Recent News

How the Boston Red Sox Bullpen is Shaping Up

January 28th, 2015 at 12:49 PM
By Sean Penney

While most of the attention has gone to the high priced hitters joining the lineup and the revamped starting rotation, the Boston Red Sox have quietly made a number of moves to restock their bullpen as well. While some familiar faces will remain in key roles, there are a few new additions that can help strengthen the bullpen.

Last season Red Sox relievers were just above average, finishing 6th in the AL with a collective 3.33 ERA. They also were 9th in the league in opponent's OPS allowed (.707) and 7th in K/9 rate (8.21). If you look at just about any of the metrics most commonly used to evaluate pitchers, Boston's relievers rated somewhere in the middle of the pack last season.

While a few relievers on this team are a lock to make the Opening Day 25-man roster, we're left to speculate which pitchers will fill the remaining spots in the bullpen. Based on the available options, the Red Sox could see as many as 14 hitters on the roster. After accounting for the 5 starters, that leaves only 6 reliever spots. With that in mind, let's explore who the most likely candidates are to make the roster to start the season.

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Boston Red Sox Acquire Robbie Ross for Anthony Ranaudo

January 27th, 2015 at 7:50 PM
By Sean Penney

Looking to bolster their bullpen with another left-handed option, the Boston Red Sox acquired Robbie Ross Jr. from the Texas Rangers in exchange for Anthony Ranaudo.

The move comes as a bit of a surprise, considering Ranaudo was once a highly regarding prospect that MLB.com ranked as the fourth best in Boston's farm system. Apparently the Red Sox no longer felt his ceiling was quite as high after a brief 7 game audition last season, in which Ranaudo went 4-3 with a 4.81 ERA. The team had to have been concerned that he surrendered 10 home runs in only 39.1 innings, for a 2.29 HR/9 rate that was the worst among all major league starters. Apparently the Rangers aren't as concerned, despite their homer friendly ballpark.

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Mike Napoli Considered Retirement Prior to Recent Surgery

January 27th, 2015 at 4:57 PM
By Sean Penney

Ever have one of those days where you just didn't get a good night's rest and your morning coffee isn't doing enough to help you get through the work day? Try playing professional baseball under those conditions and you'll have an idea of how Mike Napoli has felt for most of his career. The Boston Red Sox first baseman underwent successful surgery to alleviate a sleep apnea condition that has plagued him for the past eight years.

Sleep apnea has prevented Napoli from entering REM sleep, which means he was unable to dream and was constantly suffering from fatigue. When medication, a CPAP mask and energy drinks failed to work, Napoli knew he had to have the surgery or else his career would be in jeopardy.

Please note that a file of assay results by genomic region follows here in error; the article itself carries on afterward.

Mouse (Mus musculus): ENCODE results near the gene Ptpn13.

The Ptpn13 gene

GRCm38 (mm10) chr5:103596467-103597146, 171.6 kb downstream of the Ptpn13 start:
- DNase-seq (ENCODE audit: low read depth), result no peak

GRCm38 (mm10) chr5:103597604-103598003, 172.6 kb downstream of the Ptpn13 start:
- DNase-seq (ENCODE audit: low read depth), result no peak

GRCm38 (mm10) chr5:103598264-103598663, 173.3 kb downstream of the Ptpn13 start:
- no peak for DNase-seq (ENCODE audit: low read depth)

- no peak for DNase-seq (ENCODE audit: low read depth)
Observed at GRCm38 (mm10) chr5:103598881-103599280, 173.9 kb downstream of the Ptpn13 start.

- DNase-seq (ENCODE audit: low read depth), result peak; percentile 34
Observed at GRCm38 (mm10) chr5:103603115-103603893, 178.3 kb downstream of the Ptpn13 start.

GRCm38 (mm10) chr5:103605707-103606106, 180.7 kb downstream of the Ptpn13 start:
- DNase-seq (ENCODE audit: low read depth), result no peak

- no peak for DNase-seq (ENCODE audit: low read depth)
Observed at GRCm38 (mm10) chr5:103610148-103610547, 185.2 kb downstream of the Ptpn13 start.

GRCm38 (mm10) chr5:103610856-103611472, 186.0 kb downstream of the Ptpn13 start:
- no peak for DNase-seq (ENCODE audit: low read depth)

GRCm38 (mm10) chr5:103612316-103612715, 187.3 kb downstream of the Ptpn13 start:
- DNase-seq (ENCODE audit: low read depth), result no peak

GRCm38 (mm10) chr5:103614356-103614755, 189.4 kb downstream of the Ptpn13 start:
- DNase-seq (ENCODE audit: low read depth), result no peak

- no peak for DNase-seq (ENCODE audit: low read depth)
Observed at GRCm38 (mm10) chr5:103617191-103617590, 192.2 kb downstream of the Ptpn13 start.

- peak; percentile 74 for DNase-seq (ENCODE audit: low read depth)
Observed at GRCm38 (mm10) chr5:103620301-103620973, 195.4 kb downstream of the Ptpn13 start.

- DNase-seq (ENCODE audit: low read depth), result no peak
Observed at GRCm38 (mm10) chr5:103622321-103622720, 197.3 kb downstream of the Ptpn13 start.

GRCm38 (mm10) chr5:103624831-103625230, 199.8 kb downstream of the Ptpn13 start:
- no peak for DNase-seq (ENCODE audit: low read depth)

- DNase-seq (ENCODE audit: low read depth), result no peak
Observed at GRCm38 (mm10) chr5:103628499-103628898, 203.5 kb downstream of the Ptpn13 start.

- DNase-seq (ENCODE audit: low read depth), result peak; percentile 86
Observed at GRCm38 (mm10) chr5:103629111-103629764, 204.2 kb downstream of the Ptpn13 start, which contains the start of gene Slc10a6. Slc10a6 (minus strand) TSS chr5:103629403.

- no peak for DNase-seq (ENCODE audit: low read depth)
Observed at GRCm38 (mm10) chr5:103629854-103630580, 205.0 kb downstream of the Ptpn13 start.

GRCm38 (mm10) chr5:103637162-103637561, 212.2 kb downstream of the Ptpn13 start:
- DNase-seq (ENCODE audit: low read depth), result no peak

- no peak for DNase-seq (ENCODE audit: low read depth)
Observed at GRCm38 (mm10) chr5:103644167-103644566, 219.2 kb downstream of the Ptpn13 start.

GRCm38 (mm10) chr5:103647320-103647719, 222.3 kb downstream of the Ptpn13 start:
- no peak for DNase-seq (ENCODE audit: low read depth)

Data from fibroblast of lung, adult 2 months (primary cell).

"I couldn't do it anymore, the way I was feeling," Napoli told reporters at the Baseball Winter Weekend at Foxwoods Resort Casino. "I was like, I've got to have surgery or I'm not going to play anymore. That's how bad it was. That's why I went to go do this procedure. I came in and I was like, I need to have this surgery now."

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Rob Manfred Wants to Eliminate Defensive Shifts

January 26th, 2015 at 7:31 PM
By Sean Penney

Baseball has evolved over the years through various periods that have seen offensive production rise and fall. We've had the deadball era all the way through to the steroid era, with several peaks and valleys in between. As Major League Baseball has worked hard to try to clean up the game of juiced sluggers that have dominated the sport for the past couple decades, we have headed into an offensive decline.

Last year was the first time since the strike-shortened 1994 season that no major league team scored at least 800 runs. The league average for runs scored across the league was 4.07 runs per game, which is the lowest league average since 1981. Cracking down on PED use around the league has had an effect on the number of home runs flying out of ballparks, but that can't be the only factor accounting for this decline in offense. Teams are scoring less runs these days because their opponents are getting smarter.

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Joe Kelly Predicts He Will Win the Cy Young

January 25th, 2015 at 3:37 PM
By Sean Penney

Joe Kelly isn't weird, he's a pitcher. At least that's what the tee-shirt he wore yesterday at the Baseball Winter Weekend suggested, but he did raise some eyebrows during a radio appearance from Foxwoods Resort Casino with comments that some may consider strange. Kelly believes that he will win the American League Cy Young award this season.

That's a bold prediction from a pitcher that has never thrown more than 124 innings in a season and is coming off a year that he posted a below-average 91 ERA+ in his time split between the St. Louis Cardinals and Boston Red Sox. An early season hamstring injury and the mid-season trade that sent him to Boston were factors that led to a disappointing season, but Kelly is confident that he's ready to take the next step.

"I just feel like I'm getting better every year. I'm learning new stuff," explained Kelly during the Baseball Winter Weekend. "I feel comfortable with where I am right now. You could ask every pitcher, [they Cy Young's] going to be their goal. But my real goal is to be focused on every single pitch, 100 percent.

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